7. The Committee of Ministers underlines that the Development Bank maintains regular contacts with the authorities of the countries in South-East Europe and stands ready to contribute to the financing of further investment projects aimed at durable solutions to the problems of refugees that member countries may wish to present. It notes that co-operation with the UNHCR will continue to play an important role in refugee-related projects.

    8. The Committee of Ministers finally informs the Assembly that the Governing Board has decided to bring the Assembly’s recommendation to the attention of the Bank’s Administrative Council, which is competent for the approval of projects.

    Appendix 1 to the reply

    Opinion of European Committee on Legal Co-operation (CDCJ)
    on Parliamentary Assembly Recommendation 1729 (2005)
    on the activities of the United Nations High Commissioner for Refugees (UNHCR)

    1. Following the adoption by the Parliamentary Assembly of Recommendation 1729 (2005) on the activities of the United Nations High Commissioner for Refugees (UNHCR), the Committee of Ministers decided to communicate it to the European Committee on Legal Co-operation (CDCJ), for information and possible comments by 31 March 2006.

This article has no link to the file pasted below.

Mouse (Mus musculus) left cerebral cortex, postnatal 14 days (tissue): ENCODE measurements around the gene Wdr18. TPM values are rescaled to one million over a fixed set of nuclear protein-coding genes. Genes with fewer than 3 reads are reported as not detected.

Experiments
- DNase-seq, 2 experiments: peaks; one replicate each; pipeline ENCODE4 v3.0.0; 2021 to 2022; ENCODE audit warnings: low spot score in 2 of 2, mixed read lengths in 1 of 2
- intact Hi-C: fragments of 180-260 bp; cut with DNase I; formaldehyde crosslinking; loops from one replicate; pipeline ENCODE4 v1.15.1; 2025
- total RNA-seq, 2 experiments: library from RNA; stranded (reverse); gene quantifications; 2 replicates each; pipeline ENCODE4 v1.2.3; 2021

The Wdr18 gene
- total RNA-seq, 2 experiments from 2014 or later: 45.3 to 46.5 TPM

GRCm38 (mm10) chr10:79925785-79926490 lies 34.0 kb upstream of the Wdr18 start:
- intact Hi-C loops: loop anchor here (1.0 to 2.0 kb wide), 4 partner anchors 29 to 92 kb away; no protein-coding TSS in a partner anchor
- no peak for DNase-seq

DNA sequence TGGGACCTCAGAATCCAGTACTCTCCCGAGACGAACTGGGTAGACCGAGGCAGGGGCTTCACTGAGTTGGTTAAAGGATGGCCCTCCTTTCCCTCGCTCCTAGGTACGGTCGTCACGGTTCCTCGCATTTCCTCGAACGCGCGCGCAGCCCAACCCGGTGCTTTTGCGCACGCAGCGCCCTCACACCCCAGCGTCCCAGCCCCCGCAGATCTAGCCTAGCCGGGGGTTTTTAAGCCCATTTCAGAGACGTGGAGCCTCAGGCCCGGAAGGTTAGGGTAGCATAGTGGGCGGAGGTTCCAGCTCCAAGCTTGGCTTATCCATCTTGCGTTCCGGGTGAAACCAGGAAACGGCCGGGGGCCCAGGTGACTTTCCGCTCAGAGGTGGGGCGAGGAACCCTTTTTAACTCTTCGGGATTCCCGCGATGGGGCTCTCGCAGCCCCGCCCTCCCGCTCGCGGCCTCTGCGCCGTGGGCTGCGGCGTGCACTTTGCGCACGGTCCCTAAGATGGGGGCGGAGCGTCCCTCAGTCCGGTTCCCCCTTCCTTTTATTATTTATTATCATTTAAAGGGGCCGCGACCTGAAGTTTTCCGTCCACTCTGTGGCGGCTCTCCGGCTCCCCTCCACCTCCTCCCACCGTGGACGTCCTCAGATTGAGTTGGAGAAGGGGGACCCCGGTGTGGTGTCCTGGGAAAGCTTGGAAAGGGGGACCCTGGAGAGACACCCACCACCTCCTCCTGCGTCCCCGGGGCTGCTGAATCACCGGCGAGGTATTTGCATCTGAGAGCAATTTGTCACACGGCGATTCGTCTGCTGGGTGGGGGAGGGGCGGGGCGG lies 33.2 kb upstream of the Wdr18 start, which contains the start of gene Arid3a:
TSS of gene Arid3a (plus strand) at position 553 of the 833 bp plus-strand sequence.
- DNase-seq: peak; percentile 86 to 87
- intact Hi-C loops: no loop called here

2. The CDCJ took note of the recommendation of the Parliamentary Assembly and, in relation to it, wishes to make the following comments.

    3. The CDCJ would first like to pay tribute to the UNHCR for assisting Council of Europe member states in providing adequate protection to those victims of persecution and violence who were forced to leave their place of origin. It is well aware that the UNHCR’s task is made all the more difficult in today’s climate of perceived threats related notably to terrorism, transnational crime and migration flows. The CDCJ supports the efforts of the UNHCR to fulfill its mandate in this difficult environment and to develop new tools and agreements to enhance the refugee protection regime.

    4. In this respect, the CDCJ believes that the UNHCR’s “Convention Plus” process (para. 3.1) constitutes a promising tool to improve refugee protection worldwide and to facilitate the resolution of refugee problems through multilateral special agreements. It encourages member states, when appropriate, to take part in the process with a view to address current and future refugee challenges more effectively.